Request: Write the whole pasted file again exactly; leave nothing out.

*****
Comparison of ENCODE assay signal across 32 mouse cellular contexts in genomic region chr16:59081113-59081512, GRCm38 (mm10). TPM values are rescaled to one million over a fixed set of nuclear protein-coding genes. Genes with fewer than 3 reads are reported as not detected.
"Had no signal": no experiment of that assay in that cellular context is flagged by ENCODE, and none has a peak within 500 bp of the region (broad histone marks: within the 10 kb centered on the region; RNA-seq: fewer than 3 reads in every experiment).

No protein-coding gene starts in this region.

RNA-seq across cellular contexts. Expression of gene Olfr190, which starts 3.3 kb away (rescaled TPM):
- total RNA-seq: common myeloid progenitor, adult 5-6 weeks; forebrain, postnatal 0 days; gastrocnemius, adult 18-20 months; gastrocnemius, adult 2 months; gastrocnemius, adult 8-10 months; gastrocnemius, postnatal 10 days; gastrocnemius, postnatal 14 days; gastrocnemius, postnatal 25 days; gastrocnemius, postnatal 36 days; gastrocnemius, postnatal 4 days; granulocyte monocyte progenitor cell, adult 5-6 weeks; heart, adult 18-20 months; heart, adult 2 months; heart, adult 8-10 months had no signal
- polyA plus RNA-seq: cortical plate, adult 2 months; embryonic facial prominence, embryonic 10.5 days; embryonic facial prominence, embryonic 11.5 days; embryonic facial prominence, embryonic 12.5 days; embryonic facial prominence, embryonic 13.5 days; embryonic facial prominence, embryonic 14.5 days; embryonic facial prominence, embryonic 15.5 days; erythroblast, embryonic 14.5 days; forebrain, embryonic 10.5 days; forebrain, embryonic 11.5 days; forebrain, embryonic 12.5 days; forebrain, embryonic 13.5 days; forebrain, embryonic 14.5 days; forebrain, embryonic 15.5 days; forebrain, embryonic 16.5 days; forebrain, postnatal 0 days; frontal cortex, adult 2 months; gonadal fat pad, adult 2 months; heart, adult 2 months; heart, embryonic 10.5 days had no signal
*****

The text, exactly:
Comparison of ENCODE assay signal across 32 mouse cellular contexts in genomic region chr16:59081113-59081512, GRCm38 (mm10). TPM values are rescaled to one million over a fixed set of nuclear protein-coding genes. Genes with fewer than 3 reads are reported as not detected.
"Had no signal": no experiment of that assay in that cellular context is flagged by ENCODE, and none has a peak within 500 bp of the region (broad histone marks: within the 10 kb centered on the region; RNA-seq: fewer than 3 reads in every experiment).

No protein-coding gene starts in this region.

RNA-seq across cellular contexts. Expression of gene Olfr190, which starts 3.3 kb away (rescaled TPM):
- total RNA-seq: common myeloid progenitor, adult 5-6 weeks; forebrain, postnatal 0 days; gastrocnemius, adult 18-20 months; gastrocnemius, adult 2 months; gastrocnemius, adult 8-10 months; gastrocnemius, postnatal 10 days; gastrocnemius, postnatal 14 days; gastrocnemius, postnatal 25 days; gastrocnemius, postnatal 36 days; gastrocnemius, postnatal 4 days; granulocyte monocyte progenitor cell, adult 5-6 weeks; heart, adult 18-20 months; heart, adult 2 months; heart, adult 8-10 months had no signal
- polyA plus RNA-seq: cortical plate, adult 2 months; embryonic facial prominence, embryonic 10.5 days; embryonic facial prominence, embryonic 11.5 days; embryonic facial prominence, embryonic 12.5 days; embryonic facial prominence, embryonic 13.5 days; embryonic facial prominence, embryonic 14.5 days; embryonic facial prominence, embryonic 15.5 days; erythroblast, embryonic 14.5 days; forebrain, embryonic 10.5 days; forebrain, embryonic 11.5 days; forebrain, embryonic 12.5 days; forebrain, embryonic 13.5 days; forebrain, embryonic 14.5 days; forebrain, embryonic 15.5 days; forebrain, embryonic 16.5 days; forebrain, postnatal 0 days; frontal cortex, adult 2 months; gonadal fat pad, adult 2 months; heart, adult 2 months; heart, embryonic 10.5 days had no signal